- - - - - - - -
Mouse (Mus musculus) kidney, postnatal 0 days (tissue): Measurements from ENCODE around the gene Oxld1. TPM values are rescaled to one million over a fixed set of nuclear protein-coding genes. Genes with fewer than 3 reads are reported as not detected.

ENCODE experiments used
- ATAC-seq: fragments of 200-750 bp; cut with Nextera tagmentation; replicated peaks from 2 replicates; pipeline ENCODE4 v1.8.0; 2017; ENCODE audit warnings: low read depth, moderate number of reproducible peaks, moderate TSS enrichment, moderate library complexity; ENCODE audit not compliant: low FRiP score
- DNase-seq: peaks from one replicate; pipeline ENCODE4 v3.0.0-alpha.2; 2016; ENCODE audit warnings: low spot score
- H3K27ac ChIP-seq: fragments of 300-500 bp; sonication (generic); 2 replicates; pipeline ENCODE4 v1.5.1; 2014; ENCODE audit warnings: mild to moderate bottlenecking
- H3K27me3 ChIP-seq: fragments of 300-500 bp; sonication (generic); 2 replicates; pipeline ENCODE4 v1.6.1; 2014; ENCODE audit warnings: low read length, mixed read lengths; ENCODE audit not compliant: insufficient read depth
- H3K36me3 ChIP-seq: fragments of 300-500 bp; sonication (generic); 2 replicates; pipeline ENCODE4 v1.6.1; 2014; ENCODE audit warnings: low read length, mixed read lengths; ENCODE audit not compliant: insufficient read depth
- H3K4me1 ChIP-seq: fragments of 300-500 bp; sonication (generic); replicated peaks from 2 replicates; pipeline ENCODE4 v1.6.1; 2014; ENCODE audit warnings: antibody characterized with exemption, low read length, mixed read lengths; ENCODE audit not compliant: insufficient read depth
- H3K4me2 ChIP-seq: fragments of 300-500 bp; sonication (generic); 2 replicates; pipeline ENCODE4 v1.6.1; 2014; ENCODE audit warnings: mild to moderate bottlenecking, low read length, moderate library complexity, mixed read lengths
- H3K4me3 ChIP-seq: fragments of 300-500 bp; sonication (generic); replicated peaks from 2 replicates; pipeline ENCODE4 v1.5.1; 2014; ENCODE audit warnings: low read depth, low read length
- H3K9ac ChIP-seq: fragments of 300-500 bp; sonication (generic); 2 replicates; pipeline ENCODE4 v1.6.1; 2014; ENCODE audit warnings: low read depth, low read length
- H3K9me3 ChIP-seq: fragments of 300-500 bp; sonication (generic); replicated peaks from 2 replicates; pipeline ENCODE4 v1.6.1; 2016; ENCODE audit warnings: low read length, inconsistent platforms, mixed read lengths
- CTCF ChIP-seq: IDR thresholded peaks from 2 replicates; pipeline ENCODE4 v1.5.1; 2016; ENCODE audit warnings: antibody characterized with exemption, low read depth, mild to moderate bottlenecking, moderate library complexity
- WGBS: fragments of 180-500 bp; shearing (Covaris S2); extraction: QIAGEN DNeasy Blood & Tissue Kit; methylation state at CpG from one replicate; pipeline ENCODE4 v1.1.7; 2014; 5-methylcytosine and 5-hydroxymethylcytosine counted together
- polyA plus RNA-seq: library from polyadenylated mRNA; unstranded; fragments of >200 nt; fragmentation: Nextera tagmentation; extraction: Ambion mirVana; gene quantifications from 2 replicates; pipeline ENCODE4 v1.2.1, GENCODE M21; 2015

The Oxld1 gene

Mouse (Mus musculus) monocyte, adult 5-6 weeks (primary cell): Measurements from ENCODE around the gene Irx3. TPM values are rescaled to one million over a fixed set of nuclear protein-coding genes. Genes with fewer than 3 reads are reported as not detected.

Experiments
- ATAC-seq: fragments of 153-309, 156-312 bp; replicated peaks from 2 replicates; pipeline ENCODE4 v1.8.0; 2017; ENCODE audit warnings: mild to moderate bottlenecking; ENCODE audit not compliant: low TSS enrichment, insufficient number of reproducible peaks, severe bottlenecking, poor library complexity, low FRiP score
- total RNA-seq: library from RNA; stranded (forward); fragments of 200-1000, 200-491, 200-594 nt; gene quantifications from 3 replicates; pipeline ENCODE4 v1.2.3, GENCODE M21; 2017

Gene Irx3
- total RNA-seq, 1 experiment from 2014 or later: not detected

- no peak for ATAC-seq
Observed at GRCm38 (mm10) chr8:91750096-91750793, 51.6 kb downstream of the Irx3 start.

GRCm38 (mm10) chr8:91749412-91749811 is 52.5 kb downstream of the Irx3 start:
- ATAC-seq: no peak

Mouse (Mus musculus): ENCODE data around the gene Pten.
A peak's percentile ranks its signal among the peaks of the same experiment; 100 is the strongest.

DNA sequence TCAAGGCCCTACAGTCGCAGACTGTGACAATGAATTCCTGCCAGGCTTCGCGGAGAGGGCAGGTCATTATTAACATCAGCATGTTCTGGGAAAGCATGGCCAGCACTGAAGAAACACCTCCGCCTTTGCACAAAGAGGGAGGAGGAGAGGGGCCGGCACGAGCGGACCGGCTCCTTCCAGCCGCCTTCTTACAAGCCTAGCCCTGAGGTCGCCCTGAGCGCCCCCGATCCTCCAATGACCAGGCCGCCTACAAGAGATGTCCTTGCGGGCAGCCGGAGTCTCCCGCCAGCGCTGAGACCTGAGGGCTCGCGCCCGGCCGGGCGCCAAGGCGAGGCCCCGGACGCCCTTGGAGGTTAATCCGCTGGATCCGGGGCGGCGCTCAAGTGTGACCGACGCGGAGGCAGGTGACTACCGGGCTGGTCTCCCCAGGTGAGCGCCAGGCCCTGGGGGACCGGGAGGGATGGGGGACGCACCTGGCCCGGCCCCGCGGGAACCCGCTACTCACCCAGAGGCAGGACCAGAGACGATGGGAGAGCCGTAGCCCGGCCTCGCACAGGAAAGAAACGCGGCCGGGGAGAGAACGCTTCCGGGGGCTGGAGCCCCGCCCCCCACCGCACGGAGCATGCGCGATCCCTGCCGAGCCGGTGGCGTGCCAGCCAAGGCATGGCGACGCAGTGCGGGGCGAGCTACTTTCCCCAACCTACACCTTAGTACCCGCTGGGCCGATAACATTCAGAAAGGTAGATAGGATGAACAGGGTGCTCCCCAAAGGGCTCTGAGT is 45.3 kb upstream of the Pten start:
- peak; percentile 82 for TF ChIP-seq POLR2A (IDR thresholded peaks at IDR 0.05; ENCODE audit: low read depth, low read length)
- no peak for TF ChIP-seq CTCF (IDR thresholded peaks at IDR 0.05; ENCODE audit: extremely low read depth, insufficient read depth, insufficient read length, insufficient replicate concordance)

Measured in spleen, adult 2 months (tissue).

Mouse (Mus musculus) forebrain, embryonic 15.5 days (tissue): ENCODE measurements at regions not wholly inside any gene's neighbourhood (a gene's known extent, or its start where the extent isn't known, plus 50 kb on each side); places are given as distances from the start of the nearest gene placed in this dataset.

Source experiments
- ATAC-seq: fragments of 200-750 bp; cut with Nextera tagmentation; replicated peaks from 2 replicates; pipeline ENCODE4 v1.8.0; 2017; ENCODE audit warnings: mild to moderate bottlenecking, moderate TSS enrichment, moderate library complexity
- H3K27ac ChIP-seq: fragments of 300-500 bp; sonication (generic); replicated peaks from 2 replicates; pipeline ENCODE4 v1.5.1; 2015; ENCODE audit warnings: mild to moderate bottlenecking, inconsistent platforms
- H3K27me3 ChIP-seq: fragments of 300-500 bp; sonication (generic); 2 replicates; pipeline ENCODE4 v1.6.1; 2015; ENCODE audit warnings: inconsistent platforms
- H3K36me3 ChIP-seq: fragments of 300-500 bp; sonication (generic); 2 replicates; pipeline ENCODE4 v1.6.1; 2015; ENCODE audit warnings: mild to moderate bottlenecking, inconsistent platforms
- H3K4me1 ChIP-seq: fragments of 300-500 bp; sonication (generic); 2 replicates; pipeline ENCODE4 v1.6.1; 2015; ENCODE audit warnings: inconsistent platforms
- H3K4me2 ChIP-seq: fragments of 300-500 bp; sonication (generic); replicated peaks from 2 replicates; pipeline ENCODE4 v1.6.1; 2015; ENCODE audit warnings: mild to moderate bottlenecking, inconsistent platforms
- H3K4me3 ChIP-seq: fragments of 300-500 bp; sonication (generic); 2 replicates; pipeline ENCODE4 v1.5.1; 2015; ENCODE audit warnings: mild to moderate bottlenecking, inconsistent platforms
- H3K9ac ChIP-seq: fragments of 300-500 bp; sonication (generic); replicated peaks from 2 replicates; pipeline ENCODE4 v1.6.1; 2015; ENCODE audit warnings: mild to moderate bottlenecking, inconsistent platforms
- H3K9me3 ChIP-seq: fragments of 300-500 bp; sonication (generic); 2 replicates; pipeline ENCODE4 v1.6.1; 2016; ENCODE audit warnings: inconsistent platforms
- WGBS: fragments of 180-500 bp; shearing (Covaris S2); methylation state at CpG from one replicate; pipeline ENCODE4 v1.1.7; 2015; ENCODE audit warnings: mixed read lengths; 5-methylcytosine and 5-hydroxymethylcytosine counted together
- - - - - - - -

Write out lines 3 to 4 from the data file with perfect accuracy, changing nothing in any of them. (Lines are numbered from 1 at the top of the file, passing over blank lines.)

- ATAC-seq: fragments of 200-750 bp; cut with Nextera tagmentation; replicated peaks from 2 replicates; pipeline ENCODE4 v1.8.0; 2017; ENCODE audit warnings: low read depth, moderate number of reproducible peaks, moderate TSS enrichment, moderate library complexity; ENCODE audit not compliant: low FRiP score
- DNase-seq: peaks from one replicate; pipeline ENCODE4 v3.0.0-alpha.2; 2016; ENCODE audit warnings: low spot score